Moreover, while it is in the interests of the United States to encourage those organizations and institutions of Nigerian civil society that promote the rule of law and advocate for greater transparency and accountability in government, America's short- and intermediate-term equities—to say nothing of its overall relationship with Nigeria—would stand to suffer if it was perceived that Washington was favoring one candidate or another. In this respect, the presence in the United States this week of a campaign team representing Goodluck Jonathan is problematic. While, within the limits of the respective law codes of the two countries, U.S. citizens of Nigerian descent and other Americans have every right to weigh in on their preferred outcomes for the presidential race in Nigeria, they need to be careful that their efforts not give the impression that the United States itself is intervening for or against particular candidates.
More than three years ago, in the wake of Nigerian elections that were roundly denounced by the European Union, the U.S. State Department, the International Republican Institute, and the National Democratic Institute, among others, I observed that:
At some point—whether it is this year, next year, or a decade from now—southern Nigerians of Yoruba, Igbo, and Ijaw extraction will be asking themselves what they gain from being in a united country with their relatively unproductive northern Hausa and Fulani neighbors with whom they share few bonds of kinship, religion, or culture, but whose demographic heft will guarantee them a certain predominance in the country's politics. If anything, given these multiple fault lines, the identity and interests of one Nigerian are more likely to be opposed to those of another Nigerian from a different part of the country as they are to be bound together—hardly an auspicious constellation under which to build a future together.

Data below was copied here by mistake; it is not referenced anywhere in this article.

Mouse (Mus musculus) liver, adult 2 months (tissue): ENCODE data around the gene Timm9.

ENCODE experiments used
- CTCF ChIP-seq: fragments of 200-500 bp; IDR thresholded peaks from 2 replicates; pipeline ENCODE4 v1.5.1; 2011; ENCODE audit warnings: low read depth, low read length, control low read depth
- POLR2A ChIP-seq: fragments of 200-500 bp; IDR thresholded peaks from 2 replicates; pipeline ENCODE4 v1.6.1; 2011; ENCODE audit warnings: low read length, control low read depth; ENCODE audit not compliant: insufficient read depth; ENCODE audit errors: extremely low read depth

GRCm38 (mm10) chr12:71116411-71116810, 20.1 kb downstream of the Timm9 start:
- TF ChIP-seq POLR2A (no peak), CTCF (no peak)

Absent the requisite conditions for fostering a deeply-rooted sense of national identity and the consequent legitimization of the political order, it may be just a matter of time before the Nigerian political establishment's legitimacy deficit metastasizes into a mortal challenge to the very existence of that nation-state itself. And that will be one African crisis that America—and the world—will be unable to ignore.
Next month, Nigeria will mark the fiftieth anniversary of its independence. In that half-century it has been at many a fork in the road. Somehow, Nigerians have always managed to move beyond the impasse du jour and continue stumbling along, surprisingly resilient but tragically never achieving the development that the nearly half a trillion dollars that their government has earned in oil revenues since 1970 should have delivered to them several times over. It remains to be seen whether the West African country will be so fortunate this time around, dodging the bullet yet again. However, given the potential consequences for global and regional security, it would behoove the United States and other countries to be prepared in case President Jonathan does not live up to the promise of his given name.
— J. Peter Pham is Senior Vice President of the National Committee on American Foreign Policy in New York City. He also holds academic appointments as Associate Professor of Justice Studies, Political Science, and African Studies at James Madison University in Harrisonburg, Virginia, and non-resident Senior Fellow at the Foundation for the Defense of Democracies in Washington, D.C.